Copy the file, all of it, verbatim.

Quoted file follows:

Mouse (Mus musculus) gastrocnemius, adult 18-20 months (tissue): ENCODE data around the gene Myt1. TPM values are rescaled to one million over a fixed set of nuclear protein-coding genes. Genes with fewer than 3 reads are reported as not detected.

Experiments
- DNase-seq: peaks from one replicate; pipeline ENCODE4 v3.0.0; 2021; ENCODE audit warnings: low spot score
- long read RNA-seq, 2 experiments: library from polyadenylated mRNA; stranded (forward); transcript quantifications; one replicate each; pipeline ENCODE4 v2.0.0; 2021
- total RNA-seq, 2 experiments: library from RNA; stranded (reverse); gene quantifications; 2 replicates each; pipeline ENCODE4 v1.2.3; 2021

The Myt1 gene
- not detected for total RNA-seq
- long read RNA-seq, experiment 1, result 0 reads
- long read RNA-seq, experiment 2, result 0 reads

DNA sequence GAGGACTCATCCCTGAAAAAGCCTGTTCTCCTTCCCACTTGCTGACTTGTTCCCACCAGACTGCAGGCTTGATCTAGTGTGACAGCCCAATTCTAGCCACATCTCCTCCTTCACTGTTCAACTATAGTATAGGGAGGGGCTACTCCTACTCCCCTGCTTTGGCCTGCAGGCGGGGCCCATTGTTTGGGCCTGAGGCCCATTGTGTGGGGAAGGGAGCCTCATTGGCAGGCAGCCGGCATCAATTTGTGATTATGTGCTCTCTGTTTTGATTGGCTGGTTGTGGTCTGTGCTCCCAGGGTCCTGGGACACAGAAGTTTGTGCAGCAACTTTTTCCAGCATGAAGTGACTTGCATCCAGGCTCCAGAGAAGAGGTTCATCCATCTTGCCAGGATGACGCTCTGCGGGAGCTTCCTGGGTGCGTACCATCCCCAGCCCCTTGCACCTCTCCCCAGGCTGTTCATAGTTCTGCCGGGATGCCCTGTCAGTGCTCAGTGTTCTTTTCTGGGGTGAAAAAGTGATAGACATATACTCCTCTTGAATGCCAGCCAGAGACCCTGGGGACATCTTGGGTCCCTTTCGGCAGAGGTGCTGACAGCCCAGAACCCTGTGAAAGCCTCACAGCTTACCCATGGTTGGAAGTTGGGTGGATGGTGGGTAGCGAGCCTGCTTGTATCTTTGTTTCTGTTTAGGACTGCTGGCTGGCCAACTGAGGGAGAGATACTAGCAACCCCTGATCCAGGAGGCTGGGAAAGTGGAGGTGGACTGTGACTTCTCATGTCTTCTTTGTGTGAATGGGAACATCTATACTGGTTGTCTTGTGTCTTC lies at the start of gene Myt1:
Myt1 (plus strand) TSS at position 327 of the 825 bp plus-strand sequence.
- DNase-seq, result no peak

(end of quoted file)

Mouse (Mus musculus) gastrocnemius, adult 18-20 months (tissue): ENCODE data around the gene Myt1. TPM values are rescaled to one million over a fixed set of nuclear protein-coding genes. Genes with fewer than 3 reads are reported as not detected.

Experiments
- DNase-seq: peaks from one replicate; pipeline ENCODE4 v3.0.0; 2021; ENCODE audit warnings: low spot score
- long read RNA-seq, 2 experiments: library from polyadenylated mRNA; stranded (forward); transcript quantifications; one replicate each; pipeline ENCODE4 v2.0.0; 2021
- total RNA-seq, 2 experiments: library from RNA; stranded (reverse); gene quantifications; 2 replicates each; pipeline ENCODE4 v1.2.3; 2021

The Myt1 gene
- not detected for total RNA-seq
- long read RNA-seq, experiment 1, result 0 reads
- long read RNA-seq, experiment 2, result 0 reads

DNA sequence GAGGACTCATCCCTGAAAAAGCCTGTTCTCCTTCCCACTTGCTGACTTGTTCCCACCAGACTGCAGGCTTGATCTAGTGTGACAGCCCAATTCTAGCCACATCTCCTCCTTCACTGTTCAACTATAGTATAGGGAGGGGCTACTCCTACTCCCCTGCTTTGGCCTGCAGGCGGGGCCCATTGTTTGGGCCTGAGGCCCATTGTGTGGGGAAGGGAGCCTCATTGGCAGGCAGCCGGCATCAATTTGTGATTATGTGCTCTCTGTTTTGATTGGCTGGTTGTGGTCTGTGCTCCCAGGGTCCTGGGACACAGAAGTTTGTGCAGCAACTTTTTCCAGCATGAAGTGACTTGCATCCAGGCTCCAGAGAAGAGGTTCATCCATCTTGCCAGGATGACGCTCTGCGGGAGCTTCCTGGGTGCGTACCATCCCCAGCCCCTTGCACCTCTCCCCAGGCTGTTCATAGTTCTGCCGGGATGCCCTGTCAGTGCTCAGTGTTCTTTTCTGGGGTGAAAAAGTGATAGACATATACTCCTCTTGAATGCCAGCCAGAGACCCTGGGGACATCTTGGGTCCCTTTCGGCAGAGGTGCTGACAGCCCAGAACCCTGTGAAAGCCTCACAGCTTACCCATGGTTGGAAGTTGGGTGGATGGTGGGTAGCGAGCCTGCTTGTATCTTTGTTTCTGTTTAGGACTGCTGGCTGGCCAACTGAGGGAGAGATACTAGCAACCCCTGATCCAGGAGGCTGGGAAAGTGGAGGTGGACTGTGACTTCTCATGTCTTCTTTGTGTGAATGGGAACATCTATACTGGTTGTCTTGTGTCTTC lies at the start of gene Myt1:
Myt1 (plus strand) TSS at position 327 of the 825 bp plus-strand sequence.
- DNase-seq, result no peak